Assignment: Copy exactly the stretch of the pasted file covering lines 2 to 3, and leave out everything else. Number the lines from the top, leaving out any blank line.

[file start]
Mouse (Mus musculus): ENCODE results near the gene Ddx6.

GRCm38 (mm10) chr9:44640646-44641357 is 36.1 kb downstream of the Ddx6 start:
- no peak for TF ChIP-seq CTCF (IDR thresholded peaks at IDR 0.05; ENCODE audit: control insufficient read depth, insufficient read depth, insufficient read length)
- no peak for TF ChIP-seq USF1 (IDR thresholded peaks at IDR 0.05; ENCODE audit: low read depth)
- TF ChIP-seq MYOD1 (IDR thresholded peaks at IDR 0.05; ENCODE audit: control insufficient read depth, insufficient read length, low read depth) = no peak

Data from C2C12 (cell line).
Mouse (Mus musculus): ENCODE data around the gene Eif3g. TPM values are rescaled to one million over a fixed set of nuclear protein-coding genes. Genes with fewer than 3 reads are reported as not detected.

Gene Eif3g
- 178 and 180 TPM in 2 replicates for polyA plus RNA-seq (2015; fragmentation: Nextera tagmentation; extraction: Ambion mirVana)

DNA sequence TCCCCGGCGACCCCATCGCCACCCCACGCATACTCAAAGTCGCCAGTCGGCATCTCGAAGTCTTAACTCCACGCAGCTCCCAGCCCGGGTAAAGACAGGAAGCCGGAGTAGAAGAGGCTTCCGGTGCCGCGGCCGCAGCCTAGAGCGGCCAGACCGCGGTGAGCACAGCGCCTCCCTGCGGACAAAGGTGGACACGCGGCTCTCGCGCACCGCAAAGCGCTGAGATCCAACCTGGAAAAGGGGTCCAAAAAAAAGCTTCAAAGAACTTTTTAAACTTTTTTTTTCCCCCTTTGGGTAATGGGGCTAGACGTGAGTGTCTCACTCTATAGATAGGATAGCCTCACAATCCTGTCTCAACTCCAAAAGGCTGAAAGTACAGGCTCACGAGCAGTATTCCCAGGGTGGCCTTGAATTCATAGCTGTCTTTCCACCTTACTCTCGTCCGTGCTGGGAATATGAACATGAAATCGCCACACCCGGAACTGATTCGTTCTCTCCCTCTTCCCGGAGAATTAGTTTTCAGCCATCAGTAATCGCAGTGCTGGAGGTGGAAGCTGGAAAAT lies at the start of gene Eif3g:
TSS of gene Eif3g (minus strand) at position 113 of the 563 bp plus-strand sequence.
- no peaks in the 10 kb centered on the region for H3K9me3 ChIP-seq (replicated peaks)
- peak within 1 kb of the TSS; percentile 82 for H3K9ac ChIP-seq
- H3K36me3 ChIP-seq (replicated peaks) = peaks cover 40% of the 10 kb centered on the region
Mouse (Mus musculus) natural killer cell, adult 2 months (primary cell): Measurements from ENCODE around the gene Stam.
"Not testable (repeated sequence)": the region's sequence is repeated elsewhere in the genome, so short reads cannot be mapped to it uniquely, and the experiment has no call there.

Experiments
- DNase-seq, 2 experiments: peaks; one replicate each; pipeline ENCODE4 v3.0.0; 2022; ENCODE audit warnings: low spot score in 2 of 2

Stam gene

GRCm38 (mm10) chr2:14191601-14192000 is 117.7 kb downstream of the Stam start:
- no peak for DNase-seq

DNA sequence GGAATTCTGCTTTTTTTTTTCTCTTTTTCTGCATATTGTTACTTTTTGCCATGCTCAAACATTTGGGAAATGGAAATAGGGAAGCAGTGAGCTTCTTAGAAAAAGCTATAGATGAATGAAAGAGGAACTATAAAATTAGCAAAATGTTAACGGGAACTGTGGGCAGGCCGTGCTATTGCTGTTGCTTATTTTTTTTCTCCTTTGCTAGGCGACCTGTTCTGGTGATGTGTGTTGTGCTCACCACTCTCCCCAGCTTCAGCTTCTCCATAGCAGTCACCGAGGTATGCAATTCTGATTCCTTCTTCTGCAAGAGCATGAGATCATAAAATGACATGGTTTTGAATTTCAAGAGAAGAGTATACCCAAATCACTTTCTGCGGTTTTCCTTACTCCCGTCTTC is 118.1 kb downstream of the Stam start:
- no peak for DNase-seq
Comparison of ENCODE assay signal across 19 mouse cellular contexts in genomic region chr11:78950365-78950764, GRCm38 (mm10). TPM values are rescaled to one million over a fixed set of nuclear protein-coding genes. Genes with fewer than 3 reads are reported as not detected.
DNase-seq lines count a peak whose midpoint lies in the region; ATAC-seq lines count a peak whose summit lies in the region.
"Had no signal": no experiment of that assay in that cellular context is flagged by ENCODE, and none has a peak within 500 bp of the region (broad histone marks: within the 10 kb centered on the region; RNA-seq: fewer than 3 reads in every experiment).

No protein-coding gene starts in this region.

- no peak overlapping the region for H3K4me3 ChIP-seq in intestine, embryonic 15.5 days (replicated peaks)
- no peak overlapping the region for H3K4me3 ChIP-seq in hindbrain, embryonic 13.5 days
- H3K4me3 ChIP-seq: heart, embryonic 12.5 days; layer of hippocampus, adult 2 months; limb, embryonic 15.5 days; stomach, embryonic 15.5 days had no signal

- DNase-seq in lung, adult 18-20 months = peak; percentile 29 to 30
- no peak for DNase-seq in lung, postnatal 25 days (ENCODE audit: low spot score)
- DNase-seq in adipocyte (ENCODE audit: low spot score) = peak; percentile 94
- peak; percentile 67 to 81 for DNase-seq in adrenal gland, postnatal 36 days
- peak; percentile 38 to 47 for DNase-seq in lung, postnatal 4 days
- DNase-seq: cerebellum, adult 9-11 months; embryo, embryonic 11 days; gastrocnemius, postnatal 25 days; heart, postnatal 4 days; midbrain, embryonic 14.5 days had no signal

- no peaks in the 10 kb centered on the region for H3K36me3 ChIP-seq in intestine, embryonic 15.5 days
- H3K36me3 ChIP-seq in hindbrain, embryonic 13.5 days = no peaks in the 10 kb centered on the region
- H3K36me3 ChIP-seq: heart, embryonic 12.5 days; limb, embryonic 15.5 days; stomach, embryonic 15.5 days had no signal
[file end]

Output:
GRCm38 (mm10) chr9:44640646-44641357 is 36.1 kb downstream of the Ddx6 start:
- no peak for TF ChIP-seq CTCF (IDR thresholded peaks at IDR 0.05; ENCODE audit: control insufficient read depth, insufficient read depth, insufficient read length)